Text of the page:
Lost Civilizations and Crazy People
I came across an old news report on the BBC website that piqued my interest.
The remains of what has been described as a huge lost city may force historians and archaeologists to radically reconsider their view of ancient human history.
Marine scientists say archaeological remains discovered 36 metres (120 feet) underwater in the Gulf of Cambay off the western coast of India could be over 9,000 years old.
The vast city - which is five miles long and two miles wide - is believed to predate the oldest known remains in the subcontinent by more than 5,000 years.
The breathless style made me cautious, but then the reporter quoted Graham Hancock [Fingerprints of the Gods].
The city is believed to be even older than the ancient Harappan civilisation, which dates back around 4,000 years.
Marine archaeologists have used a technique known as sub-bottom profiling to show that the buildings remains stand on enormous foundations.
The whole model of the origins of civilisation will have to be remade from scratch
Author and film-maker Graham Hancock - who has written extensively on the uncovering of ancient civilisations - told BBC News Online that the evidence was compelling:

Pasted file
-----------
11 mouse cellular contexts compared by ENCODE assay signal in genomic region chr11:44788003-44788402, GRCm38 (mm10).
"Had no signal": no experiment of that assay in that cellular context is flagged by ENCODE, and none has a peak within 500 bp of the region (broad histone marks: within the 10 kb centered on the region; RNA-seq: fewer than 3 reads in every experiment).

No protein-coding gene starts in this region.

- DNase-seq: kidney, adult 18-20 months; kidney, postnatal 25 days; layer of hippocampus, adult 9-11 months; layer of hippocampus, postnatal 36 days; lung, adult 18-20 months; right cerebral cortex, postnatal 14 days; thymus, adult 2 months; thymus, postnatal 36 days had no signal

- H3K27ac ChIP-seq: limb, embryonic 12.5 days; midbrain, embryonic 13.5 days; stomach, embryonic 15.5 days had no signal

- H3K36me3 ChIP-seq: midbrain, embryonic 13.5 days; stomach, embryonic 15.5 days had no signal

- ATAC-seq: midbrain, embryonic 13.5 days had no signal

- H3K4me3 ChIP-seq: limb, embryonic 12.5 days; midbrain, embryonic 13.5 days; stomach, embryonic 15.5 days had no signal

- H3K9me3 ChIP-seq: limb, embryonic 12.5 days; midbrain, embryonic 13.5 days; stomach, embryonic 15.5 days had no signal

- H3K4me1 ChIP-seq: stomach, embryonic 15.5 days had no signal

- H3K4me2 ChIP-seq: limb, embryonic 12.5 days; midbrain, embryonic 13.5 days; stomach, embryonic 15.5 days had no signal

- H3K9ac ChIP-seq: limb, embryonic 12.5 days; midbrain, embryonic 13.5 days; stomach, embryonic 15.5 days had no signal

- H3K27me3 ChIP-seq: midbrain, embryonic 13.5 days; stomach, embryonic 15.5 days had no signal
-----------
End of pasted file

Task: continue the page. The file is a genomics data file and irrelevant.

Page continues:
"The [oceanographers] found that they were dealing with two large blocks of apparently man made structures.
"Cities on this scale are not known in the archaeological record until roughly 4,500 years ago when the first big cities begin to appear in Mesopotamia.
"Nothing else on the scale of the underwater cities of Cambay is known. The first cities of the historical period are as far away from these cities as we are today from the pyramids of Egypt," he said.
That really set of the bullshit meter. Unusually for such a cultish subject, Wikipedia had a pretty good entry on this.
Marine archeology in the Gulf of Cambay - now known as the Gulf of Khambhat - centers around controversial findings made in December 2000 by the National Institute of Ocean Technology (NIOT). The structures and artifacts discovered by NIOT are the subject of contention. The major disputes surrounding the Gulf of Khambhat Cultural Complex (GKCC) are claims about the existence of submerged city-like structures, the difficulty associating dated artifacts with the site itself, and disputes about whether stone artifacts recovered at the site are actually geofacts. One major complaint is that artifacts at the site were recovered by dredging, instead of being recovered during a controlled archeological excavation. This leads archeologists to claim that these artifacts cannot be definitively tied to the site. Because of this problem, prominent archeologists reject a piece of wood that was recovered by dredging and dated to 7500 B.C. as having any significance in dating the site. Another major issue is that no marine archeologist has actually inspected the site. All current research has been based on controversial sonar scans, and artifacts dredged from the sea bed.
I like unusual archeology as much as the next guy, but it works better if you can dig up some real cities.